Wren disturbs new Dem nest

Ruffles Lowery's feathers

By Janet Simons

Periodic candidate and constant blogger John Wren seems determined to be a thorn in the side of any political party he belongs to, and — after years of being a gadfly in the Denver Republican Party — this time through, it’s the Democrats.

Cindy Lowery

You can practically hear Denver Democratic Party Chair Cindy Lowery roll her eyes over the phone as she addresses Wren’s most recent complaint — that House District 5 Democratic Captain Rita Schweitz had announced her support for Andrew Romanoff at a Denver Executive Committee meeting, then had cancelled the December District 5 meeting and replaced it with a Romanoff for Senate fundraiser scheduled for the same time and place as the cancelled meeting.

“Doesn’t this violate party rules?” asked Wren as he outlined his case in a string of e-mail correspondence cc’d to The Colorado Statesman and Colorado Democratic Party Chair Pat Waak. “Shouldn’t the district captain be asked to choose between either working for the U.S. Senate campaign or being a district captain?”

Lowery sighed.

“He’s typically a troublemaker,” she said. “Rita is perfectly within in her rights to be a Romanoff supporter, but he has conveniently manipulated the facts to support his argument.”

Lowery said the HD 5 meeting had been cancelled in favor of a community service event at the Nov. 4 Denver Executive Committee meeting, and not in order to substitute a Romanoff fundraiser.

“If she had cancelled the meeting in order to accommodate a fundraiser, it would have been inappropriate, and I would have spoken to her about it. I would strongly advise officers in any district not to cancel or move a regularly scheduled meeting in favor of a fundraiser for a candidate in a race within the party.

“But that’s not the way it happened,” Lowery said.

Wren isn’t buying it.

“So it was just a coincidence that they held the fundraiser at the same time at the same place on the same day that we ordinarily would have had our district meeting? I don’t believe that,” he scoffed.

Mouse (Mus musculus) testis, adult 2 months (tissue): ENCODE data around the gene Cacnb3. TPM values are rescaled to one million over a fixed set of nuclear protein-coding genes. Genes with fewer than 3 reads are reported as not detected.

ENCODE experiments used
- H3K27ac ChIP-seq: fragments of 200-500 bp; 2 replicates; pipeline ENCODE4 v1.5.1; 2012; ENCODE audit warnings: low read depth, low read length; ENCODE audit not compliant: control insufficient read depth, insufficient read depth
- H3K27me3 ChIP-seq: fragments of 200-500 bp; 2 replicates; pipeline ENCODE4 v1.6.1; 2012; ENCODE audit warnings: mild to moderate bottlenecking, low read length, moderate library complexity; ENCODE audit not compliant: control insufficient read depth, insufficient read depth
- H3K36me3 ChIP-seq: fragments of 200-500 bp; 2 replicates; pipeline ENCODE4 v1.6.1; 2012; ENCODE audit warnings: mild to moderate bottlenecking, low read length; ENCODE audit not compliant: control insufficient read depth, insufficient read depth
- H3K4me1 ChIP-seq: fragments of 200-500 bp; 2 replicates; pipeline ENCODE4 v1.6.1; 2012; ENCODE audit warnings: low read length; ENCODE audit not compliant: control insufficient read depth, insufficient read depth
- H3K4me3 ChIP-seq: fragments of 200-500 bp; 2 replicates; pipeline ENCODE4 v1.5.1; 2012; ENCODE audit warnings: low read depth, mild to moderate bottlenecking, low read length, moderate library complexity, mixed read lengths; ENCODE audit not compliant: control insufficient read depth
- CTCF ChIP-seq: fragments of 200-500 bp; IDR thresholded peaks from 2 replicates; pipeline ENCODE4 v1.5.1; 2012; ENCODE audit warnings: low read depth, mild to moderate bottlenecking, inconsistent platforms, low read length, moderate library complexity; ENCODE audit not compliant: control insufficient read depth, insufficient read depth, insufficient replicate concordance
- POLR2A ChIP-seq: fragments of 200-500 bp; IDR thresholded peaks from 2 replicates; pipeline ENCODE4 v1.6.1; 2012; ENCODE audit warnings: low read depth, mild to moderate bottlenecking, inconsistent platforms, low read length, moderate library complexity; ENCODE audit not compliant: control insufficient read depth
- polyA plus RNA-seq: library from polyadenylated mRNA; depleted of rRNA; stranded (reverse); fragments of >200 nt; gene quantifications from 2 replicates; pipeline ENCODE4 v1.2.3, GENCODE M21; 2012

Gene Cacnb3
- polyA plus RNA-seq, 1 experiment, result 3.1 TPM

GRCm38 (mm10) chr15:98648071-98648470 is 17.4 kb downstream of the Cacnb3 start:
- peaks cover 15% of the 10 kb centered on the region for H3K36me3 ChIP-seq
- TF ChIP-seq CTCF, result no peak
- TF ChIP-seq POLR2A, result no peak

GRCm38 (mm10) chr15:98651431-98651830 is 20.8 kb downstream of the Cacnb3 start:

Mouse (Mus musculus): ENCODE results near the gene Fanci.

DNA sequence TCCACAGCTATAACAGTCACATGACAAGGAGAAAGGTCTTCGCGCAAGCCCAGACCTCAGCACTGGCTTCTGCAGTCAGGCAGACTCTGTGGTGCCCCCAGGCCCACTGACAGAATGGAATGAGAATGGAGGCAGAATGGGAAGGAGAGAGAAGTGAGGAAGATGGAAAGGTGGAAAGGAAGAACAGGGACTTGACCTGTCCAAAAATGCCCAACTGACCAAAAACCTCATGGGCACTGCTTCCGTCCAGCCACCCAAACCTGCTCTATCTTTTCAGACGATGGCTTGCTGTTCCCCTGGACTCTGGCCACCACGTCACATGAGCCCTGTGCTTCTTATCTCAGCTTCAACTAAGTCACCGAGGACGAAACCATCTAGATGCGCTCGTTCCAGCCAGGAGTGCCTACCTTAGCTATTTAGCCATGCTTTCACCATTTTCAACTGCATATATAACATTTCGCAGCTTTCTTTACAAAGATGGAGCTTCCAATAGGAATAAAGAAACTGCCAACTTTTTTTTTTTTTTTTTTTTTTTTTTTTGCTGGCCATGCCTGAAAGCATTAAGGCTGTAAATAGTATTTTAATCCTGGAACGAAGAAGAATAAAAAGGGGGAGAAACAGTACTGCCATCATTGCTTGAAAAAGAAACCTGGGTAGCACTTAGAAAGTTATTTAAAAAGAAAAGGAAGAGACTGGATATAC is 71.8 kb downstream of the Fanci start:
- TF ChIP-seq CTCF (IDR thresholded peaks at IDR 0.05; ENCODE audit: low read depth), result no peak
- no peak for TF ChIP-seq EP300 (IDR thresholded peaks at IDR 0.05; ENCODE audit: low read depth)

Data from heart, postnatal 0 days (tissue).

The more basic disagreement, however, is over whether it’s appropriate for party officers to take sides in a race between party members.

In answer to Wren’s question over whether this “violates party rules,” Lowery noted that there is a rule against party officers making “official endorsements” in an intra-party contest.

“An endorsement cannot suggest it’s a party endorsement,” Lowery said. “For example, it would be breaking the rule for Rita to say, ‘All the Democrats in House District 5 support Andrew Romanoff over Michael Bennet, and we want you to come to his fundraiser.”

However, she added, personal dedication to a fellow Democrat’s primary campaign is fine — and is, in fact, an essential part of the process.

John Wren

“The people who are active in the party are the ones who are active in the campaigns,” Lowery said. “I understand where he’s coming from, but the ramifications of what he suggests would be so great, it would gut the party. Debates in races within the party are great — they’re democracy at the core.

“It would be impossible to keep party activists from supporting one candidate over another in a primary contest. If I were to pursue that, there wouldn’t be anyone left in the party.”

But that, says Wren, is precisely what he’s advocating.

“Even at the precinct level, party people should stay neutral,” Wren said. “Don’t recruit your supporters from the party leadership. Don’t just go pick over the bones. Build your own organization. There are plenty of people to go around. Listen to all the voices. It will strengthen the system.”

Wren believes that candidates who draw all their early support from active party officers are “packing the caucuses.”

“It’s clearly cheating,” he said. “It’s underhanded.”

Hmm. We asked Wren what he thought of Lowery’s assertion, stated in one of her e-mail responses, that “If we removed every person who supported a primary candidate by hosting a fundraiser or event or volunteering to walk or make calls for a primary candidate, we wouldn’t have an executive committee.”

“I guess I’m like Robert Kennedy,” Wren responded. “Some see things as they are and say ‘Why?’ I dream things that never were and say, ‘Why not?’”